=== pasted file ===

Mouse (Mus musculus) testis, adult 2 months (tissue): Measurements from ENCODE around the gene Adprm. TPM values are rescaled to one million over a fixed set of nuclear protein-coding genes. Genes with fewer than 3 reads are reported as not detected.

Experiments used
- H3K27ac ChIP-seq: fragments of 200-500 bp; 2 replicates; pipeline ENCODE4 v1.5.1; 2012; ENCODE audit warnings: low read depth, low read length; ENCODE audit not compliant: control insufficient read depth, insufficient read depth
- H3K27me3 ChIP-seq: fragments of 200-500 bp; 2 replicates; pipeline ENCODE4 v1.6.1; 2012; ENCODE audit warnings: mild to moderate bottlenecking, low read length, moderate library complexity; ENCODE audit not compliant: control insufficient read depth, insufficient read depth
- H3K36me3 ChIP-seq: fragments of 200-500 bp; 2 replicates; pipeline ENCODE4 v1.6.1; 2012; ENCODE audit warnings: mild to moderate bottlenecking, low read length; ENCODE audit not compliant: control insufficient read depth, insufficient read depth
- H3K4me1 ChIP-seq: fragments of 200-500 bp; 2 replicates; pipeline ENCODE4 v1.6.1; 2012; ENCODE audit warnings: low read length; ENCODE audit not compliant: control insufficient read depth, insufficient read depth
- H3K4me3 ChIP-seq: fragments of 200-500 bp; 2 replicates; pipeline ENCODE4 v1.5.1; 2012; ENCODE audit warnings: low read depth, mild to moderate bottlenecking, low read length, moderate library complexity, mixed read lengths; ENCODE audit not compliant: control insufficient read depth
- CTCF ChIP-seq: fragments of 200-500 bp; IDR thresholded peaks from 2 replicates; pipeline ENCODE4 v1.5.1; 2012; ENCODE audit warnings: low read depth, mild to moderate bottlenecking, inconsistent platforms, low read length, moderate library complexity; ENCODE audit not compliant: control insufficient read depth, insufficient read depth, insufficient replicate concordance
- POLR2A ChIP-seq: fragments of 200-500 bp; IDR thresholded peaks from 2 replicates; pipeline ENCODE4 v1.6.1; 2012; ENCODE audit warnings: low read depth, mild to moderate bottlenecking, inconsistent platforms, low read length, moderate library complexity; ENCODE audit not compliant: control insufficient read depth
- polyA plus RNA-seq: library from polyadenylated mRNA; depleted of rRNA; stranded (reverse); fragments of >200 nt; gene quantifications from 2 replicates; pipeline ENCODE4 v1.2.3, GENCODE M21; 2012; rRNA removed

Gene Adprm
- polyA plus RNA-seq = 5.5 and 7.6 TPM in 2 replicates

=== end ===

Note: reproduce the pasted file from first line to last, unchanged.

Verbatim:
Mouse (Mus musculus) testis, adult 2 months (tissue): Measurements from ENCODE around the gene Adprm. TPM values are rescaled to one million over a fixed set of nuclear protein-coding genes. Genes with fewer than 3 reads are reported as not detected.

Experiments used
- H3K27ac ChIP-seq: fragments of 200-500 bp; 2 replicates; pipeline ENCODE4 v1.5.1; 2012; ENCODE audit warnings: low read depth, low read length; ENCODE audit not compliant: control insufficient read depth, insufficient read depth
- H3K27me3 ChIP-seq: fragments of 200-500 bp; 2 replicates; pipeline ENCODE4 v1.6.1; 2012; ENCODE audit warnings: mild to moderate bottlenecking, low read length, moderate library complexity; ENCODE audit not compliant: control insufficient read depth, insufficient read depth
- H3K36me3 ChIP-seq: fragments of 200-500 bp; 2 replicates; pipeline ENCODE4 v1.6.1; 2012; ENCODE audit warnings: mild to moderate bottlenecking, low read length; ENCODE audit not compliant: control insufficient read depth, insufficient read depth
- H3K4me1 ChIP-seq: fragments of 200-500 bp; 2 replicates; pipeline ENCODE4 v1.6.1; 2012; ENCODE audit warnings: low read length; ENCODE audit not compliant: control insufficient read depth, insufficient read depth
- H3K4me3 ChIP-seq: fragments of 200-500 bp; 2 replicates; pipeline ENCODE4 v1.5.1; 2012; ENCODE audit warnings: low read depth, mild to moderate bottlenecking, low read length, moderate library complexity, mixed read lengths; ENCODE audit not compliant: control insufficient read depth
- CTCF ChIP-seq: fragments of 200-500 bp; IDR thresholded peaks from 2 replicates; pipeline ENCODE4 v1.5.1; 2012; ENCODE audit warnings: low read depth, mild to moderate bottlenecking, inconsistent platforms, low read length, moderate library complexity; ENCODE audit not compliant: control insufficient read depth, insufficient read depth, insufficient replicate concordance
- POLR2A ChIP-seq: fragments of 200-500 bp; IDR thresholded peaks from 2 replicates; pipeline ENCODE4 v1.6.1; 2012; ENCODE audit warnings: low read depth, mild to moderate bottlenecking, inconsistent platforms, low read length, moderate library complexity; ENCODE audit not compliant: control insufficient read depth
- polyA plus RNA-seq: library from polyadenylated mRNA; depleted of rRNA; stranded (reverse); fragments of >200 nt; gene quantifications from 2 replicates; pipeline ENCODE4 v1.2.3, GENCODE M21; 2012; rRNA removed

Gene Adprm
- polyA plus RNA-seq = 5.5 and 7.6 TPM in 2 replicates